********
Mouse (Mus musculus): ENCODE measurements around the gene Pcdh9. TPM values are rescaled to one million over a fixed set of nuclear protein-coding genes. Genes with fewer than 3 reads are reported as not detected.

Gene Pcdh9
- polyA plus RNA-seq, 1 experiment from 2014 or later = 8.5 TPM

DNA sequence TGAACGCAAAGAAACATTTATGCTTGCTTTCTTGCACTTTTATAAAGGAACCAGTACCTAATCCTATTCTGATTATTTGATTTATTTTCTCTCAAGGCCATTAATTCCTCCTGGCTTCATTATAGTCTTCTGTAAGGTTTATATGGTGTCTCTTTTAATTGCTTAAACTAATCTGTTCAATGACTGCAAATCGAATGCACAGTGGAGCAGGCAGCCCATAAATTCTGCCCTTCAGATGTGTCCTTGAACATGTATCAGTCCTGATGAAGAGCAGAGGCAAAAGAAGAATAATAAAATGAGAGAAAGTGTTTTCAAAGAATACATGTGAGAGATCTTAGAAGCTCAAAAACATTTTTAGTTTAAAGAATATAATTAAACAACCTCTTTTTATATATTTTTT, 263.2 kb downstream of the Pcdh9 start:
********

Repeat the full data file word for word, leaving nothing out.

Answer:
Mouse (Mus musculus): ENCODE measurements around the gene Pcdh9. TPM values are rescaled to one million over a fixed set of nuclear protein-coding genes. Genes with fewer than 3 reads are reported as not detected.

Gene Pcdh9
- polyA plus RNA-seq, 1 experiment from 2014 or later = 8.5 TPM

DNA sequence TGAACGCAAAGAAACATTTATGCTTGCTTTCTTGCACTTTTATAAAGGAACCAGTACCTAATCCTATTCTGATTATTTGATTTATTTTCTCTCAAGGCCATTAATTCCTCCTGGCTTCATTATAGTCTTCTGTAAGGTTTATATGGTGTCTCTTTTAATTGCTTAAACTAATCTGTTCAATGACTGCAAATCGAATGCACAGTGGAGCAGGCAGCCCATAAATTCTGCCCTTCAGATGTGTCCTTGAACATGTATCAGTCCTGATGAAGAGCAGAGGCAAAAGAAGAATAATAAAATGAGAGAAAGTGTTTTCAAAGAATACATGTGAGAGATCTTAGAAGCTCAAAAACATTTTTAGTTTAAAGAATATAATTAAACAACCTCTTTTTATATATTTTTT, 263.2 kb downstream of the Pcdh9 start: